Mentioning Your Nationality On Your CV
Should you mention your nationality on your resume? Including your nationality is not a mandatory requirement for most resumes. However, in certain scenarios, highlighting your nationality can offer distinct advantages to your application. While basic contact information like name, address, phone number, and email address are typically adequate, specifying your nationality can prove beneficial in specific contexts. We’ll share tips on when to mention your nationality and when to leave it off your CV.
In many countries such as Ireland, New Zealand and the United Kingdom, it’s not standard practice to put your nationality on your CV. In fact, as anti-discrimination laws prohibit the selection of employees on the grounds of nationality, race, ethnic origin, marital status, political preference, gender or religion, many recruiters and employers would prefer for you to not include too much personal information.
In South Africa, the situation is not so clear-cut. While the official government site recommends that you include your nationality in your CV, there are others which caution against doing so for fear of identity theft.
Nevertheless, there are instances where it may be beneficial to mention your nationality.
You have a foreign name
If you have a foreign name, it may not always be obvious to employers that you are a citizen of the country where you’re applying for a job. For instance, in the UK, many nationals have ethnic minority backgrounds but were born and bred in the UK.
However, if you have any doubts about being disqualified on the basis of your name, you could include your nationality on your CV or mention it in your cover letter.
You’re a foreign national
With a few exceptions, most countries require you to have a work permit or residence visa, if you’re applying for a job as foreign national:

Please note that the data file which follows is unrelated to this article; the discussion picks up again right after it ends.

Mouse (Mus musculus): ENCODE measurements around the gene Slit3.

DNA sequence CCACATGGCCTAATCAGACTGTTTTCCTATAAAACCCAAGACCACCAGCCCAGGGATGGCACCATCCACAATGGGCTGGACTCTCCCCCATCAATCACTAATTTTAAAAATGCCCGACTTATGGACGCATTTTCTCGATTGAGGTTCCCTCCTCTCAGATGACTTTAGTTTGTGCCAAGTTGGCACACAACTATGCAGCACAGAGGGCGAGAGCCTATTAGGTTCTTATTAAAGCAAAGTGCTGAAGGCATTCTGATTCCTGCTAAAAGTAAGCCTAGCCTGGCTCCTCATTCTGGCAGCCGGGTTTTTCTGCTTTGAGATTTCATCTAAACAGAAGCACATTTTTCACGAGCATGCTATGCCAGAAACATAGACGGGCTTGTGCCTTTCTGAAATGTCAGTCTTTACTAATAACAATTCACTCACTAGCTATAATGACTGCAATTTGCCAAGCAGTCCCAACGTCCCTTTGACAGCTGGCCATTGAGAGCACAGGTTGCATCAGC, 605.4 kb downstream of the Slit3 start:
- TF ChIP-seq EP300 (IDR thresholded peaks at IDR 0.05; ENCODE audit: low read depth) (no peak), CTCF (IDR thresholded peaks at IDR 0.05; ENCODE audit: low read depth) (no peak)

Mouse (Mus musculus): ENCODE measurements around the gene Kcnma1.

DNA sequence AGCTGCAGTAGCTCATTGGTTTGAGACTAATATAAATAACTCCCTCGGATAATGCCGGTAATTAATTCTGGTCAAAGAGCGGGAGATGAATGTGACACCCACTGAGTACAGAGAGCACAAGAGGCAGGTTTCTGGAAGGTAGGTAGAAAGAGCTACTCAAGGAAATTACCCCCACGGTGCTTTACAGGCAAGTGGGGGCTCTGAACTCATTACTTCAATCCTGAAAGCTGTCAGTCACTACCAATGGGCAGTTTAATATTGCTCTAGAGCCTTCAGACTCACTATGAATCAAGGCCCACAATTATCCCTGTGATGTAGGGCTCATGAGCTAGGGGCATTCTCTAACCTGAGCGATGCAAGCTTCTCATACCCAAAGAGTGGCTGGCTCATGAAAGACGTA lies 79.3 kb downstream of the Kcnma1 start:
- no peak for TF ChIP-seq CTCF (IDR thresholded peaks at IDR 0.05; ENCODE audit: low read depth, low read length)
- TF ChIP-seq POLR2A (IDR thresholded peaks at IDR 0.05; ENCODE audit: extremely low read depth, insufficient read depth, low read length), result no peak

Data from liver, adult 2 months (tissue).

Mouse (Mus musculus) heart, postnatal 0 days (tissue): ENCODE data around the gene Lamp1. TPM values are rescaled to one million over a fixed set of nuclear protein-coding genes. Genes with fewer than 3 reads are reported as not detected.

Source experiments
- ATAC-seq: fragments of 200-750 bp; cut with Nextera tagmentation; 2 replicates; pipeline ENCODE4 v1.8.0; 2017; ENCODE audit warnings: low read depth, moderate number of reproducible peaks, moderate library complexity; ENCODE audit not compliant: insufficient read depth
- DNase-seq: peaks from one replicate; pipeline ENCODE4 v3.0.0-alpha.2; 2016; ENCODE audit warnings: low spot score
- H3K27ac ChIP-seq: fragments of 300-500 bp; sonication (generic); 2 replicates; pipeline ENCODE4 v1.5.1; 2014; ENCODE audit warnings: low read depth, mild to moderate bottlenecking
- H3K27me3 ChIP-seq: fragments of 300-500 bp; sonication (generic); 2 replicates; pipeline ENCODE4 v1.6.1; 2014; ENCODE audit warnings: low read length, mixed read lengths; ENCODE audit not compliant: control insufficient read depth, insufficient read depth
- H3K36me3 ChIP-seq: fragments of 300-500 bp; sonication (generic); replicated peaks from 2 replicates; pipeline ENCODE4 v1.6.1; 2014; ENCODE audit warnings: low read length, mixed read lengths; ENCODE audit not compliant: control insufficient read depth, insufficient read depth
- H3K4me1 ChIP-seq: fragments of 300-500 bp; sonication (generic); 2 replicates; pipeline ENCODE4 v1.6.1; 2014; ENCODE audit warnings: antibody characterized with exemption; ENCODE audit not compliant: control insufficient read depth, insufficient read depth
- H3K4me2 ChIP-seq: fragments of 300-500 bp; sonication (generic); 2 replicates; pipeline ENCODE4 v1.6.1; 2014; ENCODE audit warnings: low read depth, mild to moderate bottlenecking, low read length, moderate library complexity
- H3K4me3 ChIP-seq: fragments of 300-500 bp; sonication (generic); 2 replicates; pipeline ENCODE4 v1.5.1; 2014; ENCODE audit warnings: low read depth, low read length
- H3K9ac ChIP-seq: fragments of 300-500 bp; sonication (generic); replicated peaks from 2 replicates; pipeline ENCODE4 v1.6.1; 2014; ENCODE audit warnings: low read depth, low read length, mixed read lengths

- Citizens of New Zealand are entitled to work in Australia and vice versa
- Citizens of EU countries can move freely between the member states for work
- Citizens of the UK and Ireland have the right to work in each countries’ without restrictions due to the Common Travel Area
With this mind, even if you do meet the requirements, it’s a good to state this in your CV to avoid being automatically disqualified from the application process:
Nationality: British, eligible to work in Germany due to residence visa
Aside from eligibility, employers may be interested in your nationality if you’re applying for a job where language skills are required. In such cases, mentioning that you’re a German citizen, for example, could help you stand out from non-native German speakers.
Your nationality could also work in your favour if the employer is trying to tap into a new market and needs your knowledge of that country’s customs and culture.
You’re an expat living abroad
If you’re an expat living abroad and are applying for a job in your home country, it’s worth mentioning your nationality on your CV, so that employers are aware that you’re eligible to work in that particular country.
You’re applying for a government position